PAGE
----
Fear Of Getting Fat: Gender Differences

The boogie monster that haunts women is real, and it’s called cellulite. The fear of getting fat plagues even healthy normal-weight women. It is a fear, apparently, that men do not share. Psychologists at Brigham Young University discovered women who project healthy body images may have a hidden fear of becoming overweight. As part of their research on improving treatment for eating disorders such as anorexia and bulimia, Mark Allen and Diane Spangler scanned the brains of women with eating disorders against a control group of normal-weight women with a healthy body image and made a surprising discovery.

What Allen and Spangler were surprised to learn was that the control group of women pre-screened for healthy body attitudes showed similar brain activity as the women with the eating disorders. All participants were shown images of both over-weight and normal-weight bodies and asked to think about themselves.  The medial prefrontal cortex (the part of the brain responsible for self-reflection) showed activity when the women with eating disorders saw the overweight images, indicated fear and self-loathing. Interestingly, that same are of the brain was activated in the brains of the healthy women. Whereas in men in the control group, this area of the brain was not activated.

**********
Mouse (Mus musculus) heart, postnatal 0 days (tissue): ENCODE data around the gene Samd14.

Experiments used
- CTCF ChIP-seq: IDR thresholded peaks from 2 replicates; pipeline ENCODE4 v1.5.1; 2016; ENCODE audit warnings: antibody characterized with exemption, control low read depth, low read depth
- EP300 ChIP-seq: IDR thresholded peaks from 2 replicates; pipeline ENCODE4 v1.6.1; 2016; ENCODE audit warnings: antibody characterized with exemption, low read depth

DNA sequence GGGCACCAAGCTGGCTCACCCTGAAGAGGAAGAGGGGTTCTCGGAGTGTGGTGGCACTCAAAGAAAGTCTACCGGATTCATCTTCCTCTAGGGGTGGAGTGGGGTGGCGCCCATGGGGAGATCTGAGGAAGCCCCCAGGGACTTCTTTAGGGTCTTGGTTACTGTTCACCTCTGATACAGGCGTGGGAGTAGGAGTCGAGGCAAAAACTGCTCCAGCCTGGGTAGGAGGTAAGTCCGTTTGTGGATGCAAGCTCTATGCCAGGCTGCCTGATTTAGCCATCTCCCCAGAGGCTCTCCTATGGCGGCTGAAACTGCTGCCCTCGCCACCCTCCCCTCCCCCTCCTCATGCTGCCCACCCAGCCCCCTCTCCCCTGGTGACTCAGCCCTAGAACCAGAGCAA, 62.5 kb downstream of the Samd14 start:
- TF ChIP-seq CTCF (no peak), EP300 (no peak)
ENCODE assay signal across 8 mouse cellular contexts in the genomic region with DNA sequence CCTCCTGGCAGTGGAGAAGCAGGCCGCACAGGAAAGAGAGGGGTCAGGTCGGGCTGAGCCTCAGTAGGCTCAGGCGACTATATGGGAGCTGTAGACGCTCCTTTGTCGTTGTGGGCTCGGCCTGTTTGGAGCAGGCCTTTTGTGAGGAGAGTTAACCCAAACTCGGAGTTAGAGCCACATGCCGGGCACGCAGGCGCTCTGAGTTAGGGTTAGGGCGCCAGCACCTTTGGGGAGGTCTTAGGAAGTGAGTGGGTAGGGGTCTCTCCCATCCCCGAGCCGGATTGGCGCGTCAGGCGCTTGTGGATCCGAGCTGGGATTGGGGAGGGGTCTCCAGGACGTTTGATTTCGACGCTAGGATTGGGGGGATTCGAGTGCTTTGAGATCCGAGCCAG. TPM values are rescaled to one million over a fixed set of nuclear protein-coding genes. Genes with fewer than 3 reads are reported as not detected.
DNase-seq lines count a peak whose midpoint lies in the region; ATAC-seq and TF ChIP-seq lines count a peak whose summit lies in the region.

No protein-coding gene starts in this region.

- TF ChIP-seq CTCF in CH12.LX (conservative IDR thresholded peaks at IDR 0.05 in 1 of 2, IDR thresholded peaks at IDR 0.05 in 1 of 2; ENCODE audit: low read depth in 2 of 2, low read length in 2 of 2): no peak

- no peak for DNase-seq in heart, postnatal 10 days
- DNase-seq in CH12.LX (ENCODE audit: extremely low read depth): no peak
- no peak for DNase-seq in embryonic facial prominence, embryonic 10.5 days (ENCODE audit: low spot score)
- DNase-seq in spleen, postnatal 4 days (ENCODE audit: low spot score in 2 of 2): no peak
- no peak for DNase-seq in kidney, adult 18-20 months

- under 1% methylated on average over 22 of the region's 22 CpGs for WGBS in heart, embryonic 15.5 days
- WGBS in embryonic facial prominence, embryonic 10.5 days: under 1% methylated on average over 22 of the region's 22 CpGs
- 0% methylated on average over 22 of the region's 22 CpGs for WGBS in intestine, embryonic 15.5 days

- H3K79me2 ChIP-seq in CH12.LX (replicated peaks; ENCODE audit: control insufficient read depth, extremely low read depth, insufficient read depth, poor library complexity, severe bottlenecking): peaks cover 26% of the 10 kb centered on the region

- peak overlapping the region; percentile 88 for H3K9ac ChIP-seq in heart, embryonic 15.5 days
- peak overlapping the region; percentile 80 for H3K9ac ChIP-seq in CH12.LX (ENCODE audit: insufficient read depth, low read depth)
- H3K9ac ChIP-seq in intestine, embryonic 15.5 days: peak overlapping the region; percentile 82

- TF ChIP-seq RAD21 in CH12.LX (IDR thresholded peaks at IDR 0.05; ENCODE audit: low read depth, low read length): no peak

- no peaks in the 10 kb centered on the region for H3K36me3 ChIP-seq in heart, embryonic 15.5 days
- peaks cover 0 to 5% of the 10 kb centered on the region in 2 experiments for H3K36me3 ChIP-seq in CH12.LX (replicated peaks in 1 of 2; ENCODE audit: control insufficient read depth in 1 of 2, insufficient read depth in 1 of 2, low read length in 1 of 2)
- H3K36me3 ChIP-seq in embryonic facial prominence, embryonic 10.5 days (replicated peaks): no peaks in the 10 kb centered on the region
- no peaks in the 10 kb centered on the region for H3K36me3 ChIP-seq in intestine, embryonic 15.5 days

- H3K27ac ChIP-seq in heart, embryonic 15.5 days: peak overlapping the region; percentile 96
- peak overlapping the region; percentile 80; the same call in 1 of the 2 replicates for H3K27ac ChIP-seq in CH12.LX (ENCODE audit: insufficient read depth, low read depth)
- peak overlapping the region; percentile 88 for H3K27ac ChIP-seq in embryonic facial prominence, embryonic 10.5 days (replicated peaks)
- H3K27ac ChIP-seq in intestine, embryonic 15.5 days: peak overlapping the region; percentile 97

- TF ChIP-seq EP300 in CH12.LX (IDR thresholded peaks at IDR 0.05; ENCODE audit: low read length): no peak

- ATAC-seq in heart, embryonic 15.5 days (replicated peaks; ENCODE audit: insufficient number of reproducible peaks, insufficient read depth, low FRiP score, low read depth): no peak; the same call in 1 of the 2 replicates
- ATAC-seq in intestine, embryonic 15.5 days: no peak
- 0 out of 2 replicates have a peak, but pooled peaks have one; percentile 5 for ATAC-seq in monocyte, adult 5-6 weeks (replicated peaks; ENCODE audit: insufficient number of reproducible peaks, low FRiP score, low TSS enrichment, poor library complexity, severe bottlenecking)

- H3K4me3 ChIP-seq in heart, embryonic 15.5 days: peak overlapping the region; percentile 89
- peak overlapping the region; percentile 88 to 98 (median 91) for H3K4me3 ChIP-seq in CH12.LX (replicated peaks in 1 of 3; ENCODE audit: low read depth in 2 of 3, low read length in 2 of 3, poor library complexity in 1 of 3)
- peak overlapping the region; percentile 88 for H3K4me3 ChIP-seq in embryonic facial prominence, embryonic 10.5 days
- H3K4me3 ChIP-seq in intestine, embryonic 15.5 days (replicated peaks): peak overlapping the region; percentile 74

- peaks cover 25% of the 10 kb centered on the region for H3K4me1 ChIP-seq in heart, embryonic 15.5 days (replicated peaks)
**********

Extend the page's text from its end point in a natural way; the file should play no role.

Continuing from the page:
With further testing, this pattern was repeated. Although healthy women’s brain activity didn’t mirror  the same levels of self-image reflection as those with eating disorders, that area of the brain was triggered. Once again, the men did not have that reaction.
The study clearly shows that women and men have differences in body image. However, the team points out that more testing of a larger, more varied group of women is needed to draw definitive conclusions. If more research proves women in our society do live in fear of getting fat, hopefully Allen and Spangler’s research may be the first step in reversing the pattern. The researchers hypothesize that all women are negatively affected to some degree by society’s ideal of thinness: even those who appear to be immune to it.
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